What do my clothes say about me?

By Joanne C

I prefer to wear t-shirts. I’ve worn Converse sneakers since 6th grade –  that was ten years ago. I don’t know how to do my make up; I don’t even own blush. My ‘style’ makes me feel comfortable…

Until I have to be taken seriously. I understand that I can look like a kid or a slob. I sort of get that when you’re careful about what you wear, it gives others the impression that maybe you’re careful about your work and your thoughts.

But I’m not sold on the idea. I don’t think my appearance – my clothes, my skin, my hair – should be the selling point for my ideas. Can’t my thoughts and opinions be enough to stand on their own? Why do they need conservative skirts and blazers? Why do I feel the need to wear a mini skirt and uncomfortable shoes to feel cool around peers? I have the best times when I’m talking to people; not when I’m walking down a figurative runway. And my words certainly don’t change whether I’m wearing a sweatshirt or a skin-tight top.

I’m no sociologist, but I think I have this image problem because of the way I grew up surrounded by American media. I mean, shaving leg hair hasn’t been a thing in this country for very long, but from the commercials I see, there’s like, no way I could ever get a boyfriend if I have leg stubble. And from the TV I’ve watched, I have to have a boyfriend, which means I must keep my legs clean-shaven!

Do you see where I’m going? There’s no one company or TV show we can blame for the obnoxious thought-patterns that have been ingrained into our brains, and there won’t be one silver bullet to solving the country’s body image problems. I think it will take years of telling ourselves that the sexualization and white-washing of females by the media is plain stupid and manipulative. Years of telling ourselves that it’s okay if I don’t shave my legs, and that it’s okay if I do. Years of telling ourselves that our frumpy t-shirts are acceptable clothing, and who even cares what is and isn’t acceptable. We can do this through public campaigns, along the lines of Dove’s self-esteem boosting commercials (though, those in themselves are flawed and manipulative. They are still selling a product, first and foremost), and youth-serving organizations that empower and build confidence.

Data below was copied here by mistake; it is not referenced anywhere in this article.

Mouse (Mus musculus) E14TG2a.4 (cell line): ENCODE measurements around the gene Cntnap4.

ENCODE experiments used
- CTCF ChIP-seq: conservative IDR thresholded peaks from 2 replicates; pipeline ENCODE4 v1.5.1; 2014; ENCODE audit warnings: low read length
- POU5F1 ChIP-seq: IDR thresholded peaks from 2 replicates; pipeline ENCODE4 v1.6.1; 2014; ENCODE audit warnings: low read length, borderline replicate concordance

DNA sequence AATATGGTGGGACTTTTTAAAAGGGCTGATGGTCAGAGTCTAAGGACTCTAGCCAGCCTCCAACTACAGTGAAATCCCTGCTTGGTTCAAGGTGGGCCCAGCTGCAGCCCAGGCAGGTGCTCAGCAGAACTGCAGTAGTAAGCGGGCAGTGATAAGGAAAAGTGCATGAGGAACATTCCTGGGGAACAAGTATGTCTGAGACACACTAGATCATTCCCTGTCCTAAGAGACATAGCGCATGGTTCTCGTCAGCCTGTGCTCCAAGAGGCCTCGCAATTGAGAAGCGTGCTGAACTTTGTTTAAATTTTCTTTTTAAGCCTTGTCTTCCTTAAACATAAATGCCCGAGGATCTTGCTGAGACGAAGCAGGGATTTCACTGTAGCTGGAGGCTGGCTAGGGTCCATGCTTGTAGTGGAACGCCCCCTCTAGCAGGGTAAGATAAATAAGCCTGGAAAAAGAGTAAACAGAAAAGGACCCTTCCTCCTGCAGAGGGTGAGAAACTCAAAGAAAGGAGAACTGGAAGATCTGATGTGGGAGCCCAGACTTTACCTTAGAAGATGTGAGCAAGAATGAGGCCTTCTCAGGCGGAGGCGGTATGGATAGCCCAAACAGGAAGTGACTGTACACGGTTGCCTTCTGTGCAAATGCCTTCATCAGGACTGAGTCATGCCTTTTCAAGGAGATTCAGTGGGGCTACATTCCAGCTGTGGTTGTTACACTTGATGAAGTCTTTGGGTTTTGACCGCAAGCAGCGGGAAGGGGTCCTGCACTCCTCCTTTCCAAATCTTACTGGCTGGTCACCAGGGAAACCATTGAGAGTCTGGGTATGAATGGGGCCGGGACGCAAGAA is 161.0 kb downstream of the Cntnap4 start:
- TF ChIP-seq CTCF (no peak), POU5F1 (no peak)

We can also do this by telling the media that we don’t want its asinine sales tactics anymore. We can write letters to movie directors – requests for awesome female leads disguised as fan mail. We can send those subscription inserts to magazines with notes on them about how gross their ads are or how we want to see photos that aren’t photoshopped. We can stop spending our money on the things that enable sexualization of females, and spend it instead on things that promote the thoughts and general brain power emanating from our bodies. We can support kickstarters for cool, non-gendered toys, so that girls don’t have to be confined to pink princesses during playtime, nor boys limited to GI Joes. Much of this country revolves around money, so if we commit to spending our power as consumers on things that buck the gender binary and sexualized gender roles, then maybe the big companies will get the picture. And maybe they’ll change their tactics, and maybe one day, we’ll have a generation of people who aren’t confined by insecurities of gender or who haven’t been taught to discriminate. We’ll just all be people.

-Joanne Conelley
Day of the Girl-US Co-Coordinator

This blog is part of a many-month long campaign spearheaded by the Brave Girls Alliance. We want to take over Times Square by October 11th, the Day of the Girl, to speak out against the sexualization plastered over those billboards on the daily. For more information and to donate to the campaign, visit the Indiegogo: Brave Girls Invade Times Square.


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